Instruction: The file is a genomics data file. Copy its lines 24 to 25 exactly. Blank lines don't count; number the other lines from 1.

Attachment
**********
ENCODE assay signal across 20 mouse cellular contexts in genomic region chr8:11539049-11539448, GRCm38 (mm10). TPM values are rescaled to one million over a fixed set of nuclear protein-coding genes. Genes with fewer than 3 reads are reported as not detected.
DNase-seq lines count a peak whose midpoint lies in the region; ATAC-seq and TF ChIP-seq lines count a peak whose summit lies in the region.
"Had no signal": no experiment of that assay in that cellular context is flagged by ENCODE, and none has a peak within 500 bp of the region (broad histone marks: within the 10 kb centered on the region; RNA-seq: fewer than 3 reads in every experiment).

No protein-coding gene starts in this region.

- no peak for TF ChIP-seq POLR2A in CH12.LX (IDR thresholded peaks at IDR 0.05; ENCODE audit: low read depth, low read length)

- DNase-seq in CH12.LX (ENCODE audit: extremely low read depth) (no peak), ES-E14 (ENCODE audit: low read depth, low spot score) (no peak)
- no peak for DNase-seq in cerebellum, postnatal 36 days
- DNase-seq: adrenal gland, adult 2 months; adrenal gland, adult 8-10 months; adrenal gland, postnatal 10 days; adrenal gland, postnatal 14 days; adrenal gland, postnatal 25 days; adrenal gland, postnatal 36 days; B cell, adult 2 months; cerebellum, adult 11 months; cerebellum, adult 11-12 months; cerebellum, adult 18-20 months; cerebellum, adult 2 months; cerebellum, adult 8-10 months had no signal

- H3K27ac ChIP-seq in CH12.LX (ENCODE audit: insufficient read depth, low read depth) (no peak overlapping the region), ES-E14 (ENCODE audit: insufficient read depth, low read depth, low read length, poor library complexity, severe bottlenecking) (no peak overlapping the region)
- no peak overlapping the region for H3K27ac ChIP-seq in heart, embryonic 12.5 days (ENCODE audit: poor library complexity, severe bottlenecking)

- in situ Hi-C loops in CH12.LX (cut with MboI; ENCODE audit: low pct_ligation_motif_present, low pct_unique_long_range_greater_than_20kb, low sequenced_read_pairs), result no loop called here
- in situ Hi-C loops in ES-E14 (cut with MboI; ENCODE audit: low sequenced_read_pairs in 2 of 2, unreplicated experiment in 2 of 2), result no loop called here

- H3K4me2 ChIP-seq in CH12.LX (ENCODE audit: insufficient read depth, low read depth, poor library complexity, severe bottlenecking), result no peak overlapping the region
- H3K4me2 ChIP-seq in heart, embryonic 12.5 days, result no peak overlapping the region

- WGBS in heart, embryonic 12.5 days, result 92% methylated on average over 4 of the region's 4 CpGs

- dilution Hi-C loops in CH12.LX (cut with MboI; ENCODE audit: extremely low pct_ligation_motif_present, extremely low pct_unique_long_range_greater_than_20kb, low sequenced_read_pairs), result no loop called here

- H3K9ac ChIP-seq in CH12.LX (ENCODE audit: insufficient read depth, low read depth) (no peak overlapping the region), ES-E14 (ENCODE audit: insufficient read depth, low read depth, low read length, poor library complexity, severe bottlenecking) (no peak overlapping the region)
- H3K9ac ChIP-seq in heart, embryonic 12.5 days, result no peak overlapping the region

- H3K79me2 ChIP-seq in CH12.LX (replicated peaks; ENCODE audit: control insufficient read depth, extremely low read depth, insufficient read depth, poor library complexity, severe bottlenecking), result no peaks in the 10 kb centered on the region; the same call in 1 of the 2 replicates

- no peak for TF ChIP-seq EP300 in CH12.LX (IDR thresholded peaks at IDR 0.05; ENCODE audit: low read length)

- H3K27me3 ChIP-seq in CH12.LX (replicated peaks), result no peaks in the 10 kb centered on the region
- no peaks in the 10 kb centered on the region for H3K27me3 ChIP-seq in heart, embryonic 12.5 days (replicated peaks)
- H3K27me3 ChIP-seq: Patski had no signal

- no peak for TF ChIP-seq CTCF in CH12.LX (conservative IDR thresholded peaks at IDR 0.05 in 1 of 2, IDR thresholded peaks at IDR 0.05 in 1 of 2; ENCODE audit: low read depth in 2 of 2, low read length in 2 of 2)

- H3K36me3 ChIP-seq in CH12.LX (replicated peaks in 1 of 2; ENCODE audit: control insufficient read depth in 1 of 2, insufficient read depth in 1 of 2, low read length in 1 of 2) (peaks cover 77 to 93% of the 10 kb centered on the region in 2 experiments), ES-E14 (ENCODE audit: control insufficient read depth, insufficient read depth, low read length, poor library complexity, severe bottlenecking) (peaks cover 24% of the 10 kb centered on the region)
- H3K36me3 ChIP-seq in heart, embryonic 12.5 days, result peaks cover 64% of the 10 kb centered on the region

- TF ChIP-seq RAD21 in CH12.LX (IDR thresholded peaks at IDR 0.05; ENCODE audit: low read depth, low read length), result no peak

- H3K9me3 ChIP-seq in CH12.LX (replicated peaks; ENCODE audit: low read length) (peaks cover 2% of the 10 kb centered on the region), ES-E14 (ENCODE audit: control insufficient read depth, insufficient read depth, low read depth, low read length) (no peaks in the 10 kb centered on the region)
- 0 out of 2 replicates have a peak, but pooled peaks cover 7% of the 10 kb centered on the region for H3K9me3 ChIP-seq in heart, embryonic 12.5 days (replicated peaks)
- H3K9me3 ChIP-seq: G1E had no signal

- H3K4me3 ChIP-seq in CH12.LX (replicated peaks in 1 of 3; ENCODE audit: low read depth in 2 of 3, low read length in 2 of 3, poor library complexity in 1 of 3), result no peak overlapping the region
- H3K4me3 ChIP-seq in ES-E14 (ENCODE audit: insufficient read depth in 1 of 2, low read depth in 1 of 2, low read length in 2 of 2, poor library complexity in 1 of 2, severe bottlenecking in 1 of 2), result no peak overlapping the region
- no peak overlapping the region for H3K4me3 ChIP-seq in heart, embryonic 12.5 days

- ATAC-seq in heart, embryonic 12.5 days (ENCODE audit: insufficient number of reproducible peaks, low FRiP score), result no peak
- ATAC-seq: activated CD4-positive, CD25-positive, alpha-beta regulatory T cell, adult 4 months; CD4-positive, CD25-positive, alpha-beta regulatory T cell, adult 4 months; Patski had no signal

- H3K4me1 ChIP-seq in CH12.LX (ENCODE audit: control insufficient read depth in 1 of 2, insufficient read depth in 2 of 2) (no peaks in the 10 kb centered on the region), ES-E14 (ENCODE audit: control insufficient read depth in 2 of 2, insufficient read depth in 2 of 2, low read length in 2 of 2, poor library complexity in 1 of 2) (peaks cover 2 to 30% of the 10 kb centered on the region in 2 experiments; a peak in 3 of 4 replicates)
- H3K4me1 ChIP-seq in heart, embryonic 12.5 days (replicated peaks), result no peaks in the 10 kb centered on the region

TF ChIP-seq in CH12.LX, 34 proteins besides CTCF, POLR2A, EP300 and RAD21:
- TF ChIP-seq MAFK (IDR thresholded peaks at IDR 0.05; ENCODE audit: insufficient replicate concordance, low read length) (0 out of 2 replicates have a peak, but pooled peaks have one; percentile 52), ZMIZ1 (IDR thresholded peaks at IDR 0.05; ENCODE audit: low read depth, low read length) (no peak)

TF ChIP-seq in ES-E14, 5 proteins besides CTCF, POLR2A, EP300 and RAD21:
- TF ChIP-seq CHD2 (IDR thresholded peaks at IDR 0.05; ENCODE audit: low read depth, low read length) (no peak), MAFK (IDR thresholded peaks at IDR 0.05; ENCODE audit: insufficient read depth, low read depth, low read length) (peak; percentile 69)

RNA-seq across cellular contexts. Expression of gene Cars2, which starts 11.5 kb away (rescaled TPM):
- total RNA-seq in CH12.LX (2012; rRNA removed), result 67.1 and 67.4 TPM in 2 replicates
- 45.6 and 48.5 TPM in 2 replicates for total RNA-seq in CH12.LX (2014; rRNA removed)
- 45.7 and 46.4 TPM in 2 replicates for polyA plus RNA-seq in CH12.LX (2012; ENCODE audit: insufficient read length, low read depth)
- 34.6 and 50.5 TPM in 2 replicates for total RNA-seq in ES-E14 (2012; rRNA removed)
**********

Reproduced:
- no peak for TF ChIP-seq CTCF in CH12.LX (conservative IDR thresholded peaks at IDR 0.05 in 1 of 2, IDR thresholded peaks at IDR 0.05 in 1 of 2; ENCODE audit: low read depth in 2 of 2, low read length in 2 of 2)

- H3K36me3 ChIP-seq in CH12.LX (replicated peaks in 1 of 2; ENCODE audit: control insufficient read depth in 1 of 2, insufficient read depth in 1 of 2, low read length in 1 of 2) (peaks cover 77 to 93% of the 10 kb centered on the region in 2 experiments), ES-E14 (ENCODE audit: control insufficient read depth, insufficient read depth, low read length, poor library complexity, severe bottlenecking) (peaks cover 24% of the 10 kb centered on the region)